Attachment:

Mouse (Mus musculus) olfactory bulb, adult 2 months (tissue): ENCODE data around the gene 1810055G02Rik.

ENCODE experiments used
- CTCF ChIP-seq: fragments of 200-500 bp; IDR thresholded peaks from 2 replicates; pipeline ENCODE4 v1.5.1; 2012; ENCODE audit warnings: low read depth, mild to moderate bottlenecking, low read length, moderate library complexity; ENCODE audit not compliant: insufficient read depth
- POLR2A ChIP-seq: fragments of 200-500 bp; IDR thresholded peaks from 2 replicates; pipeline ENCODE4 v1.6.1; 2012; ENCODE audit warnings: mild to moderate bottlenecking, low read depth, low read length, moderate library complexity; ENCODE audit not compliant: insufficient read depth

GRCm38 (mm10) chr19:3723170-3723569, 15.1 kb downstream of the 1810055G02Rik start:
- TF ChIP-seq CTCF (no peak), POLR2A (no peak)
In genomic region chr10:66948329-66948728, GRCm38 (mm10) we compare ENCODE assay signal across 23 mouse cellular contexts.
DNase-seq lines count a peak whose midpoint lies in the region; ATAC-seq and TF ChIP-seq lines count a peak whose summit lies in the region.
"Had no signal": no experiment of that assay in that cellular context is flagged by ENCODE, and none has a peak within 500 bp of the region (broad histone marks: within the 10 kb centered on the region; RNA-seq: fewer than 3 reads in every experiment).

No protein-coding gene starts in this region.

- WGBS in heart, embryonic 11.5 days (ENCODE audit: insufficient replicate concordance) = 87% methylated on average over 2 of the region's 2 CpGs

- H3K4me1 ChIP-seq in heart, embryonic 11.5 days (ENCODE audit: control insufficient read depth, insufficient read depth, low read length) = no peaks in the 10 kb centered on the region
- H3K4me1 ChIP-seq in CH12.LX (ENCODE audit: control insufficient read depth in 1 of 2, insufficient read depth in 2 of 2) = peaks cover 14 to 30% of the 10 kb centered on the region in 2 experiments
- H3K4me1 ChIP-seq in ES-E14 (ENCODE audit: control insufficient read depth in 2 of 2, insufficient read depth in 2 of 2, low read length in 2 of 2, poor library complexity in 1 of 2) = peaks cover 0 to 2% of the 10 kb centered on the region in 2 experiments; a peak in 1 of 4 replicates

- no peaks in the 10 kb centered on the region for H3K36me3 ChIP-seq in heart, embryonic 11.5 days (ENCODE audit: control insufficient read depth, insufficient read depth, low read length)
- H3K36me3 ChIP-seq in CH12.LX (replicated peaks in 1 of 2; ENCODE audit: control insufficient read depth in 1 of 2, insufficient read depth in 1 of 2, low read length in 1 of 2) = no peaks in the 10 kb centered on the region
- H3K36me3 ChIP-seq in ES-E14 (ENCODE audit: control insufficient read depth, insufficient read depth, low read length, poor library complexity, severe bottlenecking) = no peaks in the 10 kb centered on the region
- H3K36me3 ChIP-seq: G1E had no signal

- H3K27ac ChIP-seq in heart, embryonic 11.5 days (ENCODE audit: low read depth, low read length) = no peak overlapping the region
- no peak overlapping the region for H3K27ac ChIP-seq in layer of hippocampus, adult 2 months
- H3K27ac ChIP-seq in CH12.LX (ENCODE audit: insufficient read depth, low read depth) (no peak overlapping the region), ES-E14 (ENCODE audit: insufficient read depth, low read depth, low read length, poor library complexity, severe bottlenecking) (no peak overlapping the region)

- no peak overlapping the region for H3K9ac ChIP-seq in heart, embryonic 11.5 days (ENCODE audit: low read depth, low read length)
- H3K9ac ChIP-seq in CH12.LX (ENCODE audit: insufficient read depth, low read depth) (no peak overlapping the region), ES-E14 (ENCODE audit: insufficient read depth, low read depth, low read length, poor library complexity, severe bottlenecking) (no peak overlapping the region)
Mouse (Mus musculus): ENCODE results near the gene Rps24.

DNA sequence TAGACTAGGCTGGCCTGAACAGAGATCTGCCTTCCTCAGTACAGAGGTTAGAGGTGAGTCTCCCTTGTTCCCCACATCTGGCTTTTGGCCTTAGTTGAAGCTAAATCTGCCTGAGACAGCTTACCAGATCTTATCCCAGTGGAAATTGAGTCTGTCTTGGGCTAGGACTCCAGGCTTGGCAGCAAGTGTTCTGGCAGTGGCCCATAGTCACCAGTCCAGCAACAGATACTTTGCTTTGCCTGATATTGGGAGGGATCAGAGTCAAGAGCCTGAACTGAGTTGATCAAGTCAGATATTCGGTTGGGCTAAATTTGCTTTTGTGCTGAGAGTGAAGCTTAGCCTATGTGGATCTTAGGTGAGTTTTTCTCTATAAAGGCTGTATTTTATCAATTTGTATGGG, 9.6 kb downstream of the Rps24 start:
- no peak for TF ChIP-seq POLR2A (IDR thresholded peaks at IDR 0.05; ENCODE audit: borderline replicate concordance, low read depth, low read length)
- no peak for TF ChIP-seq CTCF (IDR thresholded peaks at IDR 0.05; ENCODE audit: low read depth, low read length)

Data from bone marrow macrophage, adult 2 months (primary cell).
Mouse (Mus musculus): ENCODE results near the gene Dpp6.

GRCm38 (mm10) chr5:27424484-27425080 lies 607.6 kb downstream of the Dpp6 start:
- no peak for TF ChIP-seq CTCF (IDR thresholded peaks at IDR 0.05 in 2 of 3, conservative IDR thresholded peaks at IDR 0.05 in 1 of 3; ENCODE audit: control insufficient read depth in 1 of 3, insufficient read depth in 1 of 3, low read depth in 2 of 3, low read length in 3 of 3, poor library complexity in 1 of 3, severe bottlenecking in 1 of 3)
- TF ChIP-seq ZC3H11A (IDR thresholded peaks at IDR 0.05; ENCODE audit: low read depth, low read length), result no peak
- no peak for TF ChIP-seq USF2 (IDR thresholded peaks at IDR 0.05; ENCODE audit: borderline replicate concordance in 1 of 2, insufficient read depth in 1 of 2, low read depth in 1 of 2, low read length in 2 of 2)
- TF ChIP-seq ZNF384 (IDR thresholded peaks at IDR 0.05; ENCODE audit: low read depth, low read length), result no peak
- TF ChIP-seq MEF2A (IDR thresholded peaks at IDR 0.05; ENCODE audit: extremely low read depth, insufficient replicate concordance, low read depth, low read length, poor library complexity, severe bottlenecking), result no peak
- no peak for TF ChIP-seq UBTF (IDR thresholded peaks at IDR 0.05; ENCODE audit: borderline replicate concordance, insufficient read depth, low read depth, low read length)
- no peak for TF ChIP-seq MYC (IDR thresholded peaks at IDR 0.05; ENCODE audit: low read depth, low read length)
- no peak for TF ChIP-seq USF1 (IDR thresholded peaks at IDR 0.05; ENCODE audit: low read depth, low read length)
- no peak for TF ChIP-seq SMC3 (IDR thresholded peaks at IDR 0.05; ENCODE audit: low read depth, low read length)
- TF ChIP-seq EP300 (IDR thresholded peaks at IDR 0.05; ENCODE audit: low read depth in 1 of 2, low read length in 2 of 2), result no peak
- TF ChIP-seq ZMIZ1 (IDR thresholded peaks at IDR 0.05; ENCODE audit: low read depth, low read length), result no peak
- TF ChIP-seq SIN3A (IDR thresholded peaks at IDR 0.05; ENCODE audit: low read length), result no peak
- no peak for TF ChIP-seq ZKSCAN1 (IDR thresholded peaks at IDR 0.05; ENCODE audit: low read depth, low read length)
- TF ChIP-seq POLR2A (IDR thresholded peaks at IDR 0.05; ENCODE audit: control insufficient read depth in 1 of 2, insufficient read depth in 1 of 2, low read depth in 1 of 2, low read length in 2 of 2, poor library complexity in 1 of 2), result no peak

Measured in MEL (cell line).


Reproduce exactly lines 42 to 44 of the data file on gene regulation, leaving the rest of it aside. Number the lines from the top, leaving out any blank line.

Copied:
- TF ChIP-seq SIN3A (IDR thresholded peaks at IDR 0.05; ENCODE audit: low read length), result no peak
- no peak for TF ChIP-seq ZKSCAN1 (IDR thresholded peaks at IDR 0.05; ENCODE audit: low read depth, low read length)
- TF ChIP-seq POLR2A (IDR thresholded peaks at IDR 0.05; ENCODE audit: control insufficient read depth in 1 of 2, insufficient read depth in 1 of 2, low read depth in 1 of 2, low read length in 2 of 2, poor library complexity in 1 of 2), result no peak